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Regulatory CYA over the San Bruno gas pipeline explosion is playing politics with the tragedy to insure that the public does not blame regulators for lax oversight.

Make no mistake about it, the explosion of the PG&E high pressure natural gas pipeline in San Bruno, California is a tragic loss of life and property.  It is a good and useful thing to have outside investigators like the NTSB reviewing what happened and disclosing the facts so that corrective action can be taken and preventive actions recommended for other pipeline segments of similar age or vintage.

If the NTSB finds negligence in maintenance or repair by PG&E then, by all means, it should document the failings and include it in its final report. But the recent speech by the Chair of the NTSB is NOT the agency’s final report and there is something unseemly about a regulatory agency jumping the gun and hanging the defendant before the jury returns the verdict.

Doing so is NOT good regulatory practice.  It is not fair to the parties involved.  It is politics!

Deborah Hersman, chair of the NTSB, told a Washington DC audience attending the National Research Council’s Transportation Research Board conference of policymakers, researchers, industry officials and academics that Pacific Gas and Electric Co.‘s record-keeping prior to the San Bruno natural-gas explosion indicate the need for “a new perspective on safety culture” throughout the industry.  That is a sweeping indictment of the entire gas industry requiring a judgment that goes well beyond the evidentiary record likely to be found in the San Bruno case.

Don’t Play Politics with Tragedy

Remember, the NTSB has not yet issued its final report on its investigation of this explosion so her remarks seem to me, at least, to be premature at a minimum—and loaded for maximum political impact.  She accuses PG&E of not being able to find the records on the manufacture and installation of the San Bruno Pipe in 1956 and that under the current law utilities are required to have a complete record of every pipeline segment and use it to evaluate safety risks.

Ms Hersman repeated that PG&E believed the San Bruno pipeline was a seamless pipe when in fact it has numerous welds. “In the years since the pipe was put into service, decisions regarding inspections, operating pressures and risk management plans were all based on facts that were just plain wrong,” Hersman is quoted as saying in a San Francisco Chronicle story.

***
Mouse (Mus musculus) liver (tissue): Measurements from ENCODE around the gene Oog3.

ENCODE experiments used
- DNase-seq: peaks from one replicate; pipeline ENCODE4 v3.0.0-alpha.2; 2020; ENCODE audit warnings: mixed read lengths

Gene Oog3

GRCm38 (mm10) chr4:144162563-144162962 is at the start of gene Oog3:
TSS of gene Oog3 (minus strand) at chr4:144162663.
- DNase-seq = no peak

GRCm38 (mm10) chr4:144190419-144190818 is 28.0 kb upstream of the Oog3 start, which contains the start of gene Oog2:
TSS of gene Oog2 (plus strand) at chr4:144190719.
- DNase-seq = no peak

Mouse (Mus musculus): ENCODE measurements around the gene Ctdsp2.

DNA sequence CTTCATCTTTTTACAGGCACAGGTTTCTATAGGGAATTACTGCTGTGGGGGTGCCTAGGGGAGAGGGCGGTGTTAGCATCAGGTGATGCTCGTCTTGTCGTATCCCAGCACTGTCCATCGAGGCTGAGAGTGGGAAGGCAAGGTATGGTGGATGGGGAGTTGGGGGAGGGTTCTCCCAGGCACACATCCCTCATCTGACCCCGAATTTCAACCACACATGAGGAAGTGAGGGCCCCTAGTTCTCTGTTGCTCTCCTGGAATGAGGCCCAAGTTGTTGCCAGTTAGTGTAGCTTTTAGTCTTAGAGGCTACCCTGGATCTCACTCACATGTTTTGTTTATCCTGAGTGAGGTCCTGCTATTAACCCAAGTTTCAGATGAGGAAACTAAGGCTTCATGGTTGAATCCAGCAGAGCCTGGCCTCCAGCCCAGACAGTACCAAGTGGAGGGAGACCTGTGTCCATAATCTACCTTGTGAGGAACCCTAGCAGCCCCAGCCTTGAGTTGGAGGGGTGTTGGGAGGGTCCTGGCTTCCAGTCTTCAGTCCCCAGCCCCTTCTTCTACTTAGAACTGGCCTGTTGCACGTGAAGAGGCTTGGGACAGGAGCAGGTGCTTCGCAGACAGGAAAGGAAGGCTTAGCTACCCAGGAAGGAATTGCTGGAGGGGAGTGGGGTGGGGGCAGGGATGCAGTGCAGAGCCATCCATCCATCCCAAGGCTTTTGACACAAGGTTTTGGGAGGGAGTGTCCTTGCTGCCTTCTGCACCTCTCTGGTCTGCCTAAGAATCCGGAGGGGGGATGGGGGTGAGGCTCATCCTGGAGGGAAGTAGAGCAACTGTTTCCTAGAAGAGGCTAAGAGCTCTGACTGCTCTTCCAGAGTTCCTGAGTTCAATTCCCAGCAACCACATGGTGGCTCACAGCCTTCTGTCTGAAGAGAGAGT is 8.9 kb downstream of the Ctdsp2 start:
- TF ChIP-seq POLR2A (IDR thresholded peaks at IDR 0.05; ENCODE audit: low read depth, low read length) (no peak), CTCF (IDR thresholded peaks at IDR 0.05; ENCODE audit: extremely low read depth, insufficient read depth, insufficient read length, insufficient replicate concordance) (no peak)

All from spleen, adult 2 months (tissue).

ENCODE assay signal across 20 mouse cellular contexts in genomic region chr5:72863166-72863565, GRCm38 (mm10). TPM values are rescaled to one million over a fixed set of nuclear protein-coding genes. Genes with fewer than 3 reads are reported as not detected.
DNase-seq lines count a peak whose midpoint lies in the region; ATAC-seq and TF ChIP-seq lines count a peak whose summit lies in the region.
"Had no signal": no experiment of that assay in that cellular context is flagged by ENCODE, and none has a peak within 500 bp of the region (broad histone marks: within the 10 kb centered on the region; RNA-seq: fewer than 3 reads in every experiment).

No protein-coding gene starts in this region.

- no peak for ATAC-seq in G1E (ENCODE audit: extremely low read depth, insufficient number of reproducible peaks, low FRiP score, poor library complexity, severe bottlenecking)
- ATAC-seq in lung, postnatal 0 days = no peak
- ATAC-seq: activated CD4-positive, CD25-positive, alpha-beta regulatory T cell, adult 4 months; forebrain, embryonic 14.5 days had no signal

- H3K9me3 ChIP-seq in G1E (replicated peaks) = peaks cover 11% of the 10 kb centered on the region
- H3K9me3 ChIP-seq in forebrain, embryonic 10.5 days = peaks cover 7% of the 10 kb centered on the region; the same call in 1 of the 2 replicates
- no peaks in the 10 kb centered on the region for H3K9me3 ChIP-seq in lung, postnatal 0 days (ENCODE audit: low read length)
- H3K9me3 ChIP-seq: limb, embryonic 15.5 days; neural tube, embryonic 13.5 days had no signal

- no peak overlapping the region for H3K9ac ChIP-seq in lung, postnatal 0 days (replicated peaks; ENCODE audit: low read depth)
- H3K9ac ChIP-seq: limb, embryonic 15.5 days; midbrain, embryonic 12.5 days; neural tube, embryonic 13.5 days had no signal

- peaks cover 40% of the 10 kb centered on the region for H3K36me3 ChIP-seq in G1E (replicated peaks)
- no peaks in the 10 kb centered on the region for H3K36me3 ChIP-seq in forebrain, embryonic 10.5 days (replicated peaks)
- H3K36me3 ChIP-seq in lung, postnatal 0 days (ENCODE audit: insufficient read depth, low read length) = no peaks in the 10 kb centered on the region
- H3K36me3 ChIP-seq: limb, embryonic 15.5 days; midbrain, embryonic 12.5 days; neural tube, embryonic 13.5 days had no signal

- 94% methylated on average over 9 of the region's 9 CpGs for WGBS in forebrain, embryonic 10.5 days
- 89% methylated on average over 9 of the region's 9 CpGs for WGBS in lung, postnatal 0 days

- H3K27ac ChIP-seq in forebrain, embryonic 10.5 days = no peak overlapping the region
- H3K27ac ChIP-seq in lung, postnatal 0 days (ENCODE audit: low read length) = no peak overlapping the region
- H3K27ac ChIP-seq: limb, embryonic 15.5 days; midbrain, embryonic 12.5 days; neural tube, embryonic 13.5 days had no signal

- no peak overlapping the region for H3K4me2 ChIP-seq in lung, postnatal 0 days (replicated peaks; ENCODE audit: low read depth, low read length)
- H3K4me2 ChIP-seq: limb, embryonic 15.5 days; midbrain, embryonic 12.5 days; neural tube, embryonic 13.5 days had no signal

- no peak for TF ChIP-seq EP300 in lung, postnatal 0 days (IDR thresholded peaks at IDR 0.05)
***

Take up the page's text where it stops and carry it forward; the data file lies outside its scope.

What she did not say is that the law she is trying to hang PG&E with was a 1970’s pipeline safety act adopted decades AFTER the San Bruno gas pipeline was built.  The new law was designed to improve record-keeping and safety investigation, but Congress in its wisdom, grandfathered existing pipelines at the time including this San Bruno line from compliance because many such records as now required by the law simply did not exist for old infrastructure.

She acknowledged that PG&E performed inspections of the San Bruno line in 2009 using an accepted regulatory standard inspection technique called direct assessment well-suited for detecting corrosion which is the primary cause of pipeline safety issues.  But since it believed the line was one seamless pipe it did not perform pressure tests on the San Bruno line in an effort to detect problem welds.

That natural gas pipeline explosions like the one in San Bruno are rare is no comfort for the families who lost loved ones and homes in this explosion.  And no amount of monetary damages PG&E can pay these families will be adequate for their loss, we understand that.

I am not defending PG&E’s pipeline safety records, testing or maintenance since I have no firsthand knowledge of those facts.  But as a former state public utility regulator for seven years (Minnesota and Illinois) with regulatory management responsibility for gas pipeline safety I can tell you that the best practice for assuring public safety is to focus on regularly reviewing the utility’s preventive maintenance, inspection and repair records and the results of corrosion testing as these two things prudently capture the largest share of risk exposures.

The absence of records on old infrastructure is a problem but was often mitigated by the hands-on experience of the field crews who routinely work these gas pipeline systems and maintained them for years coming to know it like the back of their hand.  But retirements and turnover affect every company not just utilities and in the absence of institutional memory in records it is tough to replace the experience of the work force leaving the system.  This is not a defense of PG&E it is simply the reality every utility faces.

The CPUC is waiting for the NTSB report on the explosion. It is scheduled to consider this spring whether to accept PG&E existing gas test records as sufficient to assure public safety or to order additional inspections and pressure testing.  Prudence, under these circumstances, argues for additional testing of older lines.  It won’t be cheap and will take time, but it is just one of the costs PG&E must bear to restore public confidence in its gas pipeline network.

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